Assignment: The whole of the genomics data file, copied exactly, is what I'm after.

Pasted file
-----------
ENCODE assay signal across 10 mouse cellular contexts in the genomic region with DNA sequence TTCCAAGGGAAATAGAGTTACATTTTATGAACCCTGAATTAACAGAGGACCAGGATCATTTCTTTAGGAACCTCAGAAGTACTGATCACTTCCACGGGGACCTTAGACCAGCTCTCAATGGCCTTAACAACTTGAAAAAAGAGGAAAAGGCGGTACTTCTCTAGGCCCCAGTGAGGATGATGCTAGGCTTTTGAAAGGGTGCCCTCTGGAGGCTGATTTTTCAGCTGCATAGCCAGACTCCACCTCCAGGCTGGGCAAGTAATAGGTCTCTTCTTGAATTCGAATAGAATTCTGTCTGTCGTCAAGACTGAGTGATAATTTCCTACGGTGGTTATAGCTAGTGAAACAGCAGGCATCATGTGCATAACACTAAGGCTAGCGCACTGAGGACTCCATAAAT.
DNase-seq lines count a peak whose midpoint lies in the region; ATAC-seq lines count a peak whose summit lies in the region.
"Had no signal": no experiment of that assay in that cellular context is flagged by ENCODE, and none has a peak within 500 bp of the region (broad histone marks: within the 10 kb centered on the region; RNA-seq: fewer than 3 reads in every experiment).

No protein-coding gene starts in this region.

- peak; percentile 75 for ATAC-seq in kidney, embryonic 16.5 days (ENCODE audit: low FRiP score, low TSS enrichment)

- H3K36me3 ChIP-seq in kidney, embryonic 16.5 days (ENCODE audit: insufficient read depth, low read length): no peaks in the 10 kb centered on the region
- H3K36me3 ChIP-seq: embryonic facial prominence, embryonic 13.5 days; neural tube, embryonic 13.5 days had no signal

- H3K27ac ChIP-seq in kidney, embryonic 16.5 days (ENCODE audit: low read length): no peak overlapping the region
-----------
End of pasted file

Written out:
ENCODE assay signal across 10 mouse cellular contexts in the genomic region with DNA sequence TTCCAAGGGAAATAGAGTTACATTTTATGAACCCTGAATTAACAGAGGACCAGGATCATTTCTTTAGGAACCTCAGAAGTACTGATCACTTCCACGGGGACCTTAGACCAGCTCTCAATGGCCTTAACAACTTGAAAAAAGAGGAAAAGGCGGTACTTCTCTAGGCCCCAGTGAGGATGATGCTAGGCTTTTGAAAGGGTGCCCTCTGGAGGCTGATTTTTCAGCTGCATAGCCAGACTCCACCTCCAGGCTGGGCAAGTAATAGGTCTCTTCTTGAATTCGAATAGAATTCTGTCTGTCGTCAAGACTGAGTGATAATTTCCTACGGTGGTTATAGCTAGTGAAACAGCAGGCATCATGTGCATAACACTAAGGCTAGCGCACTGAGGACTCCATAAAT.
DNase-seq lines count a peak whose midpoint lies in the region; ATAC-seq lines count a peak whose summit lies in the region.
"Had no signal": no experiment of that assay in that cellular context is flagged by ENCODE, and none has a peak within 500 bp of the region (broad histone marks: within the 10 kb centered on the region; RNA-seq: fewer than 3 reads in every experiment).

No protein-coding gene starts in this region.

- peak; percentile 75 for ATAC-seq in kidney, embryonic 16.5 days (ENCODE audit: low FRiP score, low TSS enrichment)

- H3K36me3 ChIP-seq in kidney, embryonic 16.5 days (ENCODE audit: insufficient read depth, low read length): no peaks in the 10 kb centered on the region
- H3K36me3 ChIP-seq: embryonic facial prominence, embryonic 13.5 days; neural tube, embryonic 13.5 days had no signal

- H3K27ac ChIP-seq in kidney, embryonic 16.5 days (ENCODE audit: low read length): no peak overlapping the region